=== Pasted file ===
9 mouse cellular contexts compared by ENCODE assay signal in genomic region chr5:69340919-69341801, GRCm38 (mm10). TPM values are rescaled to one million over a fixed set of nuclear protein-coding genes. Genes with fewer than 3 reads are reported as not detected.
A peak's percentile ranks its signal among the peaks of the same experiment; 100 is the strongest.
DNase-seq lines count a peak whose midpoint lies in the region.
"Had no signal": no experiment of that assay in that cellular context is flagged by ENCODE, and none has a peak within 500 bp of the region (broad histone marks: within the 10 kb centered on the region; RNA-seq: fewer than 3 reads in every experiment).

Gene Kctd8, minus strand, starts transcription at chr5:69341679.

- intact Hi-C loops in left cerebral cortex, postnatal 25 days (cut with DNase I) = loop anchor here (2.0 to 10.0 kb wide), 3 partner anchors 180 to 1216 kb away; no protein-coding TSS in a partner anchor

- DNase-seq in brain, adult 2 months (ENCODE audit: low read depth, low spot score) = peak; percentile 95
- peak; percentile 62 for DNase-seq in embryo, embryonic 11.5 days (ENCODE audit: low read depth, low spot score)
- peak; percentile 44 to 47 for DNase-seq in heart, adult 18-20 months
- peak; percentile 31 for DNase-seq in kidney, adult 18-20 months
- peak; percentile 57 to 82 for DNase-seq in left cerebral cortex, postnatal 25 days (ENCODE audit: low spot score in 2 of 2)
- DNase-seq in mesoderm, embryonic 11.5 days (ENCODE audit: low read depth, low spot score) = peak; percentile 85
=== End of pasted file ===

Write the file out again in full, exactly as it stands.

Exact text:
9 mouse cellular contexts compared by ENCODE assay signal in genomic region chr5:69340919-69341801, GRCm38 (mm10). TPM values are rescaled to one million over a fixed set of nuclear protein-coding genes. Genes with fewer than 3 reads are reported as not detected.
A peak's percentile ranks its signal among the peaks of the same experiment; 100 is the strongest.
DNase-seq lines count a peak whose midpoint lies in the region.
"Had no signal": no experiment of that assay in that cellular context is flagged by ENCODE, and none has a peak within 500 bp of the region (broad histone marks: within the 10 kb centered on the region; RNA-seq: fewer than 3 reads in every experiment).

Gene Kctd8, minus strand, starts transcription at chr5:69341679.

- intact Hi-C loops in left cerebral cortex, postnatal 25 days (cut with DNase I) = loop anchor here (2.0 to 10.0 kb wide), 3 partner anchors 180 to 1216 kb away; no protein-coding TSS in a partner anchor

- DNase-seq in brain, adult 2 months (ENCODE audit: low read depth, low spot score) = peak; percentile 95
- peak; percentile 62 for DNase-seq in embryo, embryonic 11.5 days (ENCODE audit: low read depth, low spot score)
- peak; percentile 44 to 47 for DNase-seq in heart, adult 18-20 months
- peak; percentile 31 for DNase-seq in kidney, adult 18-20 months
- peak; percentile 57 to 82 for DNase-seq in left cerebral cortex, postnatal 25 days (ENCODE audit: low spot score in 2 of 2)
- DNase-seq in mesoderm, embryonic 11.5 days (ENCODE audit: low read depth, low spot score) = peak; percentile 85